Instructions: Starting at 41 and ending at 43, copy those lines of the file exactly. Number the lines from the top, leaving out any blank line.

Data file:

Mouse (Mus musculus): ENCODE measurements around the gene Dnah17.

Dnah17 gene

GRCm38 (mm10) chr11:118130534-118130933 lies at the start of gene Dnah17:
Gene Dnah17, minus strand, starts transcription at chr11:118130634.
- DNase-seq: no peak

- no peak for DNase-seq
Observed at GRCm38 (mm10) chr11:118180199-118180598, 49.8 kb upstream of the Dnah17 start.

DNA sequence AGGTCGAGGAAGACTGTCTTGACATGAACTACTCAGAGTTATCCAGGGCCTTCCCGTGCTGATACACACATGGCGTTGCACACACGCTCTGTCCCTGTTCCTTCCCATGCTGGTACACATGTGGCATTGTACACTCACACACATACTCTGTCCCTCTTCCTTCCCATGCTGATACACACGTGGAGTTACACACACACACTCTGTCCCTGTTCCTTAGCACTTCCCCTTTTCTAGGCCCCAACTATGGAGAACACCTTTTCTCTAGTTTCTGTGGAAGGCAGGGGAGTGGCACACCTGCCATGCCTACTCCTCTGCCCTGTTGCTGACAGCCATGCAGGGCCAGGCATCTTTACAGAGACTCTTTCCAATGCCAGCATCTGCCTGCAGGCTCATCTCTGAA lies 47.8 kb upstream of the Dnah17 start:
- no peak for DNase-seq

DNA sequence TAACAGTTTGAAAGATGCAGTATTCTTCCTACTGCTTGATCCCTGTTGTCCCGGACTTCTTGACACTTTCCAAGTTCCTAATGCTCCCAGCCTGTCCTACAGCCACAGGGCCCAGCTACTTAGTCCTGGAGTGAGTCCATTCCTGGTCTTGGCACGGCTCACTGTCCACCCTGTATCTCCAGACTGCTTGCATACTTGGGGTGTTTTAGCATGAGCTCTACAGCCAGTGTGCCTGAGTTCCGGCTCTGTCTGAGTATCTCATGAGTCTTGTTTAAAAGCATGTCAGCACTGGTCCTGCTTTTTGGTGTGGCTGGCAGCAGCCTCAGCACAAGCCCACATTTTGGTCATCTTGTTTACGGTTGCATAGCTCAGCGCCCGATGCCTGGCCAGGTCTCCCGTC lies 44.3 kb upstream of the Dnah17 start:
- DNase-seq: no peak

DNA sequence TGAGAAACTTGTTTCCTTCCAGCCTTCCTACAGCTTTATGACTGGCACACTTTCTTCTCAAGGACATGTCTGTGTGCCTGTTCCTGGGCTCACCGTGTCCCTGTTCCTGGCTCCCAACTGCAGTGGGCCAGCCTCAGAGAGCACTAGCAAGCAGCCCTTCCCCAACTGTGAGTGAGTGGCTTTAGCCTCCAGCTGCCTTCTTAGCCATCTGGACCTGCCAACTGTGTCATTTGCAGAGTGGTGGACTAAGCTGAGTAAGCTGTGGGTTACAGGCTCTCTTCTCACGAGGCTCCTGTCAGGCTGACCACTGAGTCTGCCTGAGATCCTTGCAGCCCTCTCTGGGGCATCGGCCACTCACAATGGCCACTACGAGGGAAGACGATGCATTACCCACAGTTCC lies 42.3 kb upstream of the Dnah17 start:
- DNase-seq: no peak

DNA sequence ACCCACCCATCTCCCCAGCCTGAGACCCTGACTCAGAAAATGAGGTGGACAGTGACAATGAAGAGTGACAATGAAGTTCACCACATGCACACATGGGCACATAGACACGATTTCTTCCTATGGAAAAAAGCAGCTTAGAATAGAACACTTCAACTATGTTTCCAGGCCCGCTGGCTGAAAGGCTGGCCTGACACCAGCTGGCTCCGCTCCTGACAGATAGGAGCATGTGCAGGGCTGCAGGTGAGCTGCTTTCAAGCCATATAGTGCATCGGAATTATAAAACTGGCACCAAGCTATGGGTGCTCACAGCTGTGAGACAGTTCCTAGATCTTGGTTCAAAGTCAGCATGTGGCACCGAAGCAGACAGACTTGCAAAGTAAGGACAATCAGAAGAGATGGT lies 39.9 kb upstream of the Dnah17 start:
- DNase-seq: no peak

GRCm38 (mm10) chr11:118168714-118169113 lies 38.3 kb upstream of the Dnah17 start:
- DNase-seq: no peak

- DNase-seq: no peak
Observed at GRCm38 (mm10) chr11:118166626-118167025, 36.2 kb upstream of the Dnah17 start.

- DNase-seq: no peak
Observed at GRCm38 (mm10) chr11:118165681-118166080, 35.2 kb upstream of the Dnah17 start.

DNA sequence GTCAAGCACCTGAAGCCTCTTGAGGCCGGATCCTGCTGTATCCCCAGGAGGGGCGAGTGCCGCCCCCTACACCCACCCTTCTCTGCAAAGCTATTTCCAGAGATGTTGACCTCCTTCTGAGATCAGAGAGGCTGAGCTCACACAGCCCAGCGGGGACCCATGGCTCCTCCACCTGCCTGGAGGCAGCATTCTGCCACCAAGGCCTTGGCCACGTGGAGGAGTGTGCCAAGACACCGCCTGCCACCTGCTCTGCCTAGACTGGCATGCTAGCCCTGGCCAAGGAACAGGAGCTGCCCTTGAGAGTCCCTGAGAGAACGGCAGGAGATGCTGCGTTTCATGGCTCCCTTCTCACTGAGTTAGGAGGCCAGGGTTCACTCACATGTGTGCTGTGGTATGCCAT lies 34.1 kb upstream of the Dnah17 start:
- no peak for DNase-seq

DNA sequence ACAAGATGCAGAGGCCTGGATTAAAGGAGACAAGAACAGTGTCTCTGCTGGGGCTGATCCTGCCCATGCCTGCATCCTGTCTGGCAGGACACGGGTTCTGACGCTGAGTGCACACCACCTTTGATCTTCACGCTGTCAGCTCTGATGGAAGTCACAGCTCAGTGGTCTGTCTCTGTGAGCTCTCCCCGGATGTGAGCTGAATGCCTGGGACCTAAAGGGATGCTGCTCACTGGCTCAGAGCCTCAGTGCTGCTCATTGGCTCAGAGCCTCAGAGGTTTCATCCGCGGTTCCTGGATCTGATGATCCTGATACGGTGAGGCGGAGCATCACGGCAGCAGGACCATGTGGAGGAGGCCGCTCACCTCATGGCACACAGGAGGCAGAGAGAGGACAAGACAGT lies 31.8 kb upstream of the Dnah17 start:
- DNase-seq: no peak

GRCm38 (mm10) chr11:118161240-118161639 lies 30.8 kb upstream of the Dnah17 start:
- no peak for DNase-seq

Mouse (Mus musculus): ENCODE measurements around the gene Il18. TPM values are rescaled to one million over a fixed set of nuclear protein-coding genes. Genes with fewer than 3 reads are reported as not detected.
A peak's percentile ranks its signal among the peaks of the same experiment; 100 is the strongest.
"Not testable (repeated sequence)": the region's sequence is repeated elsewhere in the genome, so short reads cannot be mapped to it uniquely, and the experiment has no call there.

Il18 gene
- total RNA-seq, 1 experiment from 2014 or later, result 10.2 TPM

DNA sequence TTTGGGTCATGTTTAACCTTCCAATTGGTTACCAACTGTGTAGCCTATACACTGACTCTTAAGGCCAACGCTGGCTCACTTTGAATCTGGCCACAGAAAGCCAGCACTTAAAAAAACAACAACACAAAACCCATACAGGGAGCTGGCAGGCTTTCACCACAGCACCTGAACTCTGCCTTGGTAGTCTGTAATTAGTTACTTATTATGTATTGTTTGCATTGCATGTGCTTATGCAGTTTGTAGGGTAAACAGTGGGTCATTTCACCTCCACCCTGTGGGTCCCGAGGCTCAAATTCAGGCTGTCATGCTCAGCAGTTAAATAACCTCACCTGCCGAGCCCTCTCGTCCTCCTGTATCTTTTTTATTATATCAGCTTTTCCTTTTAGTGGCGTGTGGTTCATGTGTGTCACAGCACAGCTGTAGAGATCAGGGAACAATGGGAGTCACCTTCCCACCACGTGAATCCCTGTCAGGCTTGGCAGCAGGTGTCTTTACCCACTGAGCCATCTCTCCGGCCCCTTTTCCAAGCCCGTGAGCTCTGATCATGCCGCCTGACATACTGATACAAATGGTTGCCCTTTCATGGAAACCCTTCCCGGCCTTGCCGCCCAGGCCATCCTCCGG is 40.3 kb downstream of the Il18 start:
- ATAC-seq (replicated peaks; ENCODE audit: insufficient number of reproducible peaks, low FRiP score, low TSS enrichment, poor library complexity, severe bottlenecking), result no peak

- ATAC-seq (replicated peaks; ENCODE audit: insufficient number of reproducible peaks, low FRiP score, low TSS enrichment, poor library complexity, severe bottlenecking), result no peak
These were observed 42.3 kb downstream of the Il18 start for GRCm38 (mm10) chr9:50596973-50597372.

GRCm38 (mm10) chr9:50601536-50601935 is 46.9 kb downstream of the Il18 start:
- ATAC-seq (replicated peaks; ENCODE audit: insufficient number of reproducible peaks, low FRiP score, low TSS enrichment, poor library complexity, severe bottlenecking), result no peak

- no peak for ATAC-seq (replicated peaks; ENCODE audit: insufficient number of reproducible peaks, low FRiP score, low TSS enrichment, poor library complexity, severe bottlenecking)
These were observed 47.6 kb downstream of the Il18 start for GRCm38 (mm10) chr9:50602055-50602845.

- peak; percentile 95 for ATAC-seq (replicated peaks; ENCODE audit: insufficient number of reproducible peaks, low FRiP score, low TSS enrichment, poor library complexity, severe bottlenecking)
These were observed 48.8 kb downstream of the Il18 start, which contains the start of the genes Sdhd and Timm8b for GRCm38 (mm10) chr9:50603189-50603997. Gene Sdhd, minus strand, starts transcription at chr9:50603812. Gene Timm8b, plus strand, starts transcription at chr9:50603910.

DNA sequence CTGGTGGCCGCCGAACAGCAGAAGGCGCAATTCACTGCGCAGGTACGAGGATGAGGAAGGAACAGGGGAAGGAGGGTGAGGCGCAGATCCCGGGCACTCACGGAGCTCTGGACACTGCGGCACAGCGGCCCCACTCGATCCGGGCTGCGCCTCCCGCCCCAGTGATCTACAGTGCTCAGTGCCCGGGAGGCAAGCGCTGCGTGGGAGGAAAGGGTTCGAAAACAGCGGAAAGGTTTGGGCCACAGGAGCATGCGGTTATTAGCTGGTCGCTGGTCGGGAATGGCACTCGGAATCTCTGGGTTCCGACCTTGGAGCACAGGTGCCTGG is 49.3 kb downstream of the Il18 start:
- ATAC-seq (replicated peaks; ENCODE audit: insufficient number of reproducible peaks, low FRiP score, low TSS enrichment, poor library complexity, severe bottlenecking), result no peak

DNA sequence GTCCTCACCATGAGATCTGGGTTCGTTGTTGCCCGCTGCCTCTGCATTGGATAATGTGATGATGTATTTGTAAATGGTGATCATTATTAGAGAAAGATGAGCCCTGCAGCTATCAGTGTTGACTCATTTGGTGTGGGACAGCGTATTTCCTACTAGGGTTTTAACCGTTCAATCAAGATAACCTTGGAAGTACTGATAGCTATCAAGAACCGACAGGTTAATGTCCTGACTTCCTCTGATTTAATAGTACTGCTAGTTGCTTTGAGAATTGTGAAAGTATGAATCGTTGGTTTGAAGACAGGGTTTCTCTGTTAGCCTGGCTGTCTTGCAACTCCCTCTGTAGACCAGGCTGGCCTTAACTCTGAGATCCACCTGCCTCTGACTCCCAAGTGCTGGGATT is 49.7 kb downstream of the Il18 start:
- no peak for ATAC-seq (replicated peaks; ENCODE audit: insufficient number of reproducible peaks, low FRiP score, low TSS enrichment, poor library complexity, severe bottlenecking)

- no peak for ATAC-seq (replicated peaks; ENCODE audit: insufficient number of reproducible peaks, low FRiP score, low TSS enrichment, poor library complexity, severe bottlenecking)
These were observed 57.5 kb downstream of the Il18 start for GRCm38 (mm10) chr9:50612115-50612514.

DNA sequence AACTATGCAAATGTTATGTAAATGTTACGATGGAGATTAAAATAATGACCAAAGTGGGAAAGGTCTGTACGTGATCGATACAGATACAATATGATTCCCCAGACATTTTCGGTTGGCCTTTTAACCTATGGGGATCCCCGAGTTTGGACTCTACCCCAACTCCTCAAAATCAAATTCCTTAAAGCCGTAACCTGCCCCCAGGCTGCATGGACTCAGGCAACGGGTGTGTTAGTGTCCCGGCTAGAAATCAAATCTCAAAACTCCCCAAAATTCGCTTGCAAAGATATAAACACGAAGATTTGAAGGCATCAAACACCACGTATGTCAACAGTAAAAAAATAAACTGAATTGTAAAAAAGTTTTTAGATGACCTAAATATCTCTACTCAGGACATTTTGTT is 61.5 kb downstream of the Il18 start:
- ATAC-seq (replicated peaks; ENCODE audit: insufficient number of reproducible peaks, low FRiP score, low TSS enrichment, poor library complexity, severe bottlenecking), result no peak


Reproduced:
- peak; percentile 95 for ATAC-seq (replicated peaks; ENCODE audit: insufficient number of reproducible peaks, low FRiP score, low TSS enrichment, poor library complexity, severe bottlenecking)
These were observed 48.8 kb downstream of the Il18 start, which contains the start of the genes Sdhd and Timm8b for GRCm38 (mm10) chr9:50603189-50603997. Gene Sdhd, minus strand, starts transcription at chr9:50603812. Gene Timm8b, plus strand, starts transcription at chr9:50603910.

DNA sequence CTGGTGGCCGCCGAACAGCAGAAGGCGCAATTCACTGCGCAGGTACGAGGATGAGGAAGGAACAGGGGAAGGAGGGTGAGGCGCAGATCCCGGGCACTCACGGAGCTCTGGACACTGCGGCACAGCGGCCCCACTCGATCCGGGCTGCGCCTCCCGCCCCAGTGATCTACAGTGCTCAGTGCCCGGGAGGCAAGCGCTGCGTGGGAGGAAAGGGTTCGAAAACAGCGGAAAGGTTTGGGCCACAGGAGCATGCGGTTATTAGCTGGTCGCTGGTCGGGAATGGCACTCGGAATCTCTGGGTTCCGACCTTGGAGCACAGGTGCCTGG is 49.3 kb downstream of the Il18 start: